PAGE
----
At least two people died when Typhoon Kammuri tore through the Philippines, forcing Manila airport to shut.
At least 200,000 residents were evacuated from coastal and mountainous areas over fears of flooding, storm surges and landslides.
The storm landed south of the capital Manila. The deaths were reported on the central island of Mindoro.
Some events at the Southeast Asian Games, which opened on Saturday, were cancelled or re-scheduled.
Operations at Manila airport were suspended for 12 hours starting 11:00 on Tuesday (03:00 GMT).
One Canadian traveller who arrived in Manila from the central island of Cebu on Monday said it was "the most turbulent flight" she ever took.
"I just discovered what airsickness is," Constance Benoit, 23, told the AFP news agency.
Typhoon Kammuri, locally named Tisoy, made landfall in Sorsogon province, and is said to have sustained winds of up to 155km/h (96mph), with gusts of up to 235km/h.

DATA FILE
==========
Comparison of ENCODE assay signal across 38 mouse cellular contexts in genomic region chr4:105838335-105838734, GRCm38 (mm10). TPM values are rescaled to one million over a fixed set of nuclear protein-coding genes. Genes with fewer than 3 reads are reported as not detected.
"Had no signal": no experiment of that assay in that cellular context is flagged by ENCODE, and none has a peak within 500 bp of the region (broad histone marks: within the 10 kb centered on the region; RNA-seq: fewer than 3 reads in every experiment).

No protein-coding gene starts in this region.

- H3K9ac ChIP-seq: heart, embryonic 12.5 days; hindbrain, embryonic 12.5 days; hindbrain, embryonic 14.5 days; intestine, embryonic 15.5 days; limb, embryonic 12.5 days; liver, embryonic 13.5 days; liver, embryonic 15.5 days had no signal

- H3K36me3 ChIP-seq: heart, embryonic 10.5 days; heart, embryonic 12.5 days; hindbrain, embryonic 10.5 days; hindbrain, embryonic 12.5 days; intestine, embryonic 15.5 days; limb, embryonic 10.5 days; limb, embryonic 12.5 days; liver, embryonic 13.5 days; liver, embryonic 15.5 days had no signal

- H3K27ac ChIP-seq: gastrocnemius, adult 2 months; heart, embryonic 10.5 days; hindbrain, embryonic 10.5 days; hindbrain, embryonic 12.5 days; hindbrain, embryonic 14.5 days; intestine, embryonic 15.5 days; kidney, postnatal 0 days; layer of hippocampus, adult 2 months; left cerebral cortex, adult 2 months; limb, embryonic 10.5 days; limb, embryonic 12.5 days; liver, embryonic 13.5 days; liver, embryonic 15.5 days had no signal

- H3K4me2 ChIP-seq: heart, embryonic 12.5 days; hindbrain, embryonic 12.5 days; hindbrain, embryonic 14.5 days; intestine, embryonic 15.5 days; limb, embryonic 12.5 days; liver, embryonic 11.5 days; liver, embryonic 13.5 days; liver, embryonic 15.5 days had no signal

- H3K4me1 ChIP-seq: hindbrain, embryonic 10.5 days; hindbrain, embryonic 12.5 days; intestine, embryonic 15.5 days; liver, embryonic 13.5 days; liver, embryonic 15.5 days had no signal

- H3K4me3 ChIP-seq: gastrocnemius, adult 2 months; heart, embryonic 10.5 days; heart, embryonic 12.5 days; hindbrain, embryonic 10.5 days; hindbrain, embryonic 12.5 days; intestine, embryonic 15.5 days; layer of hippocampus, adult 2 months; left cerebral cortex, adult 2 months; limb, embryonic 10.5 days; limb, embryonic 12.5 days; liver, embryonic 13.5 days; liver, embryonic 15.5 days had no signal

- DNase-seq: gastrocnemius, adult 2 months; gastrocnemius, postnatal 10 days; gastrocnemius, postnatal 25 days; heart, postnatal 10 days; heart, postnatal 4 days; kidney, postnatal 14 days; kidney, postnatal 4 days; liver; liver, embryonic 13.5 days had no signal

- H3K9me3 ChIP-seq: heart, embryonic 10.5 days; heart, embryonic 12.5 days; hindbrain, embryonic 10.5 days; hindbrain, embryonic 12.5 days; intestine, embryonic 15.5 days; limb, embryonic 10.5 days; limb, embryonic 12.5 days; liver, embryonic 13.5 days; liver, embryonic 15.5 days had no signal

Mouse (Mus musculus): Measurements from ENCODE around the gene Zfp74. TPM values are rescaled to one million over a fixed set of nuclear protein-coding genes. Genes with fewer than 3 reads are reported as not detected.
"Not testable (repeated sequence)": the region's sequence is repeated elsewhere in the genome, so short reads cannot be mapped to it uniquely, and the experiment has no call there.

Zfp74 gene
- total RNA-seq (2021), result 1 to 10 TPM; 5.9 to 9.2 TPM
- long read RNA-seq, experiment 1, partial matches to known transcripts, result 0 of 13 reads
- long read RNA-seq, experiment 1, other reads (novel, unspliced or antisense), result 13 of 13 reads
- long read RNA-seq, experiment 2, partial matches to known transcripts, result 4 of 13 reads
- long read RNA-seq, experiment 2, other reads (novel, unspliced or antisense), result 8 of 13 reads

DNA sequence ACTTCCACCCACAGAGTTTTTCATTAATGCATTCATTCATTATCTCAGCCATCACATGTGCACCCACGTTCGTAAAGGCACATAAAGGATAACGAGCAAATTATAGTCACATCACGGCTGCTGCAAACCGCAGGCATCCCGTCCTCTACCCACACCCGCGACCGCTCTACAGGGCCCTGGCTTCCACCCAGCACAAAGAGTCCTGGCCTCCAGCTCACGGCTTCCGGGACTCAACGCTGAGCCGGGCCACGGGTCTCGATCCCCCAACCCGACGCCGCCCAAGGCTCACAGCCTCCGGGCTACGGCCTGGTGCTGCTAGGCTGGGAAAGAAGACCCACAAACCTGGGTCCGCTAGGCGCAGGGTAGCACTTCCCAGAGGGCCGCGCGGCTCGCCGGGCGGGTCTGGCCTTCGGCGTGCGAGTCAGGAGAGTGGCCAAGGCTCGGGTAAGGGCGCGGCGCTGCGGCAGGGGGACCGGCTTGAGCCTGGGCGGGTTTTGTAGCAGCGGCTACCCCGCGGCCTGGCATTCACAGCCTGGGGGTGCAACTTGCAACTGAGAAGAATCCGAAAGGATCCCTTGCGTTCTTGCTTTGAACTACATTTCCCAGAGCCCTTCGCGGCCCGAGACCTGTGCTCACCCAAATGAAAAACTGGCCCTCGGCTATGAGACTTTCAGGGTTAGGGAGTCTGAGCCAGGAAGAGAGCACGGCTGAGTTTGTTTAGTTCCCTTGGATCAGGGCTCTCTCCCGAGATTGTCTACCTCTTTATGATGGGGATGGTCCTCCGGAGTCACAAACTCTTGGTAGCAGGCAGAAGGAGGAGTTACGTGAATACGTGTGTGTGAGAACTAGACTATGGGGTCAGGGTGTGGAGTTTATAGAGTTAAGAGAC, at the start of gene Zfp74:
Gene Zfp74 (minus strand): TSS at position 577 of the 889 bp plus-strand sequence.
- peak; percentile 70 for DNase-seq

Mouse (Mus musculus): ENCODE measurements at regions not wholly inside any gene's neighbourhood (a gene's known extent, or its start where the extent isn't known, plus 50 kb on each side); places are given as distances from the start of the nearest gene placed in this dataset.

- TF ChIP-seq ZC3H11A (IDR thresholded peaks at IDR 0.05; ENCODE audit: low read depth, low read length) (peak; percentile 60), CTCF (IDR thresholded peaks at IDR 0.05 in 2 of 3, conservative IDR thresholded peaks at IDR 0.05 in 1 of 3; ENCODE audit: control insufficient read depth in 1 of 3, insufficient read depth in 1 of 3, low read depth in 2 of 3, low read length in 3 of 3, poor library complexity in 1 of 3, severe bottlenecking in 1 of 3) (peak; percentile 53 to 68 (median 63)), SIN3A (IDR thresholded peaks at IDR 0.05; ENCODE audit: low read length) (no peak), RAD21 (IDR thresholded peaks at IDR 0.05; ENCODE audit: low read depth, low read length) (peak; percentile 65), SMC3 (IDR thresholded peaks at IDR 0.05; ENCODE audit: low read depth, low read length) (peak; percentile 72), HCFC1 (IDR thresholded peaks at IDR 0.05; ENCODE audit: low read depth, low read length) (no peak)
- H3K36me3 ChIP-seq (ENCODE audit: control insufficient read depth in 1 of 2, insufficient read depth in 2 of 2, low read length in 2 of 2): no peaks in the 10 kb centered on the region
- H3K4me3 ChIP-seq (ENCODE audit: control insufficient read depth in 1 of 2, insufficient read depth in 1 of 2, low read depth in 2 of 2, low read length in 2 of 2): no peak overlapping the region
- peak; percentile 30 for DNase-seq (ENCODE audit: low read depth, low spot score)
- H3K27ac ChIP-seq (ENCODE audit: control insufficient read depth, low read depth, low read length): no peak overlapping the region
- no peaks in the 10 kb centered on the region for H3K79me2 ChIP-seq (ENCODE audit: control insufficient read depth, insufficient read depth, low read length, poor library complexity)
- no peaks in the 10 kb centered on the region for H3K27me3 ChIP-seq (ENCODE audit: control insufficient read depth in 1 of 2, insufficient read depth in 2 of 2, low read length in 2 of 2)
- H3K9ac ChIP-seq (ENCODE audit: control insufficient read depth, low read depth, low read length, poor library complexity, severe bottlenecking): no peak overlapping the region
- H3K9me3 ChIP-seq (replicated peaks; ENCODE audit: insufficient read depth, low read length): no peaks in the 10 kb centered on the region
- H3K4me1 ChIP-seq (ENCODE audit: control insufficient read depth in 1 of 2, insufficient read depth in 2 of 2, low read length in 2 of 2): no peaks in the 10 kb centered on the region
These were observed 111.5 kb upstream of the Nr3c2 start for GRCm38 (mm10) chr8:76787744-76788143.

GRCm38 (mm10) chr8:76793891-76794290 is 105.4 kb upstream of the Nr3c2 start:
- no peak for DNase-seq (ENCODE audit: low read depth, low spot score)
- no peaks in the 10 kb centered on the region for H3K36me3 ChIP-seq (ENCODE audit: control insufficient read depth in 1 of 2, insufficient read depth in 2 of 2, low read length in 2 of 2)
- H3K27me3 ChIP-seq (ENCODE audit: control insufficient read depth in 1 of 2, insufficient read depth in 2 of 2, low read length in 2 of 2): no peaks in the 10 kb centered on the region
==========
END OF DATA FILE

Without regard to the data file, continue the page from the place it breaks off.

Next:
Storm surges of up to three metres (nearly 10ft) are expected, the weather service said.
Tens of thousands had already fled their homes in the east of the country, where the typhoon was expected to hit first.
But some decided to stay despite the storm's impending arrival.
"The wind is howling. Roofs are being torn off and I saw one roof flying," Gladys Castillo Vidal told AFP news agency.
"We decided to stay because our house is a two-storey made of concrete... hopefully it can withstand the storm."
Organisers of the Southeast Asian Games have suspended some competitions, including windsurfing, adding that other events would be delayed if necessary.
But there is no plan to extend the games, which are due to end on 11 December.
The country is hit by an average of 20 typhoons each year.
WATCH: Families line up for food in Batangas City evacuation centre, more than 3,000 people have been evacuated so far. #TyphoonTisoy has already hit the area with strong winds and heavy rain #TisoyPH #TyphoonKammuri #Kammuri pic.twitter.com/rqZsdSjHoB— Howard Johnson (@Howardrjohnson) December 3, 2019